I am rooting for the Second Avenue Deli to come back better than ever, or at least as good as it was when Abe was alive. Alex Witchel in yesterday's New York Times Magazine shows that she is rooting for that as well. In heart-wrenching fashion, she describes how the deli's closing a year and a half ago reopened so many old wounds caused by Abe's death:
The one thing Jack can’t bring himself to talk about is the emotional fallout from Abe’s murder. No matter how many times I asked him, he could not answer. He spoke instead about religion or business or the New York City Police Department, whose efforts he still defends wholeheartedly. And he cried. When I asked Jeremy, who was 13 when his uncle was murdered, about the effect the deli’s closing had on his family, he told me, “It was almost like a person, a close family member, dying.” In the days I spent with both father and son, it became clear that reopening the deli is about much more than business. It’s about Abe.
For me, it's all about the return of a beloved New York food institution that at one point set impossibly high standards for deli food.
What Witchel and everyone else writing this story (which is a wonderful story to write, of course) hasn't mentioned is the reason the Second Avenue Deli was so great when Abe was alive was that Abe was not only one of New York's most generously spirited mensches, he was a food guy, a very good cook who knew what good and delicious were. Abe knew that dried porcini mushrooms were the key to the Second Avenue Deli's incomparable mushroom-barley soup. It was Abe who came up with the terrific cure that made the Second Avenue Deli's superb corned beef. It was Abe who refused to compromise the quality of his french fries when places like Katz's started serving mediocre frozen ones.
Delis need people who know what delicious is—just like any other food business. Look at Katz's. Its two current owners, who are reportedly feuding, started serving the same mediocre cole slaw served at corner delis and bodegas all over the city, as well as frozen french fries that are no better than your average Greek diner's. I wrote about the Second Avenue Deli's very good pastrami sandwich in a New York Times story. I even have a video Abe starred in, The Art of New York Deli Cooking, in which Abe gives us many useful deli food cooking tips.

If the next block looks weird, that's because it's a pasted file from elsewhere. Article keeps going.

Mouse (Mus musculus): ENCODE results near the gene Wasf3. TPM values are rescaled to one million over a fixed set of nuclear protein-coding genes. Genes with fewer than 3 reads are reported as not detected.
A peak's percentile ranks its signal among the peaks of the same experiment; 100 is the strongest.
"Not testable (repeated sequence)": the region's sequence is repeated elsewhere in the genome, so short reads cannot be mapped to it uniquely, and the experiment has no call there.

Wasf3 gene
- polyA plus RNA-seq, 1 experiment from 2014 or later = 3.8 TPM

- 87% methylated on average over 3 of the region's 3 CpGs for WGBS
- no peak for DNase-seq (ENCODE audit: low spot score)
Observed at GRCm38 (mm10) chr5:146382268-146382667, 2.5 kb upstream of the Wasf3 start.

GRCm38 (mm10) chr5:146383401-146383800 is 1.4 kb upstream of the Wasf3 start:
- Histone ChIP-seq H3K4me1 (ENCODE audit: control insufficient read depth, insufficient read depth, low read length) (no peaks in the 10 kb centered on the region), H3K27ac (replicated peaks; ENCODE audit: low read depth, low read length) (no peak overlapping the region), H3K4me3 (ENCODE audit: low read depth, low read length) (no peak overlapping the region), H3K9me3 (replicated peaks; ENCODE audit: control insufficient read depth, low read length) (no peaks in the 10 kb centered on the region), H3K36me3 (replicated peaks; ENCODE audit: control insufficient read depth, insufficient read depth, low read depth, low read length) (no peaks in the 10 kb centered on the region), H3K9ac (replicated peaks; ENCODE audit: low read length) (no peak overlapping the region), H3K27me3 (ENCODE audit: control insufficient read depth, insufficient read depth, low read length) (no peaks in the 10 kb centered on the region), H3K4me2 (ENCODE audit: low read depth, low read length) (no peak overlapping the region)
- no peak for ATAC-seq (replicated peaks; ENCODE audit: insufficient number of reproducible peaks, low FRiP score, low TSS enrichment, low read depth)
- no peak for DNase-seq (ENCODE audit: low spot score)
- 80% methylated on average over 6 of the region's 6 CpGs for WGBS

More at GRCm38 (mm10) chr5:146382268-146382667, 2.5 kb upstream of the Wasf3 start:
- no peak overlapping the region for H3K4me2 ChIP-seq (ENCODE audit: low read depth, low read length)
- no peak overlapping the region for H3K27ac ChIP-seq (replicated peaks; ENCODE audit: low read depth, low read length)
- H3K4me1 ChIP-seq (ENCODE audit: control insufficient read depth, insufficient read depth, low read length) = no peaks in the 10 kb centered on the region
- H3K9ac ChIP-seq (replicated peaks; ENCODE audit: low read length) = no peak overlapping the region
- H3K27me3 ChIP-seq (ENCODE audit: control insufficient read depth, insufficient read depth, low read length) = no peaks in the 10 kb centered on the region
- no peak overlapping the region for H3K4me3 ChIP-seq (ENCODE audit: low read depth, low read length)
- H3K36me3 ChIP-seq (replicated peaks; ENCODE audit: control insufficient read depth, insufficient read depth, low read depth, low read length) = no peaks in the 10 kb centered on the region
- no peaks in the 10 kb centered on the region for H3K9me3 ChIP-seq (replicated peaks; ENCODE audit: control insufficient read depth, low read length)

After Abe was killed, Jack came in and tried to run it as best he could. But Jack is a real estate lawyer, not a food guy. As a result, the food suffered a little on his watch. It was still good when it closed, but it was certainly not what it was under Abe.
Now it's up to Jeremy Lebewohl to pick up Abe's mantle. He comes to it after a stint in the Israeli army and a couple of years in the bagel shop business. I hope he takes after his uncle, and the high quality of his bagels is a good sign. I have no reason to believe he won't. But it's the food that Abe served and the spirit he imbued the Second Avenue Deli with that made it the city's best deli when Abe was alive. That's what we need the Second Avenue Deli to be, a beacon of great food and a symbol of hope that reflects Abe Lebewohl's indomitable spirit.
Jeremy Lebewohl is clearly on a mission to both bring back the Second Avenue Deli to its former glory AND to bring some closure to his dad.
"There's something missing from my family," he said. "Forgetting about me, going to the generation before me, there are no memories without the deli. My father has no memories without the store." His smile was easy. "It'll be nice to have it back."
It will be more than nice to have it back when it reopens sometime next month. The city has been a lesser place without the Second Avenue Deli. I for one can't wait to have a bowl of that incomparable mushroom-barley soup. a corned beef sandwich, and an order of french fries. Welcome back, Second Avenue Deli.
If you have a memory of the Second Avenue Deli please share it with us.
Related: The Future of the Jewish Deli
Second Avenue Deli
Address: 162 East 33rd Street, New York NY 10016 (b/n Lexington and Third)
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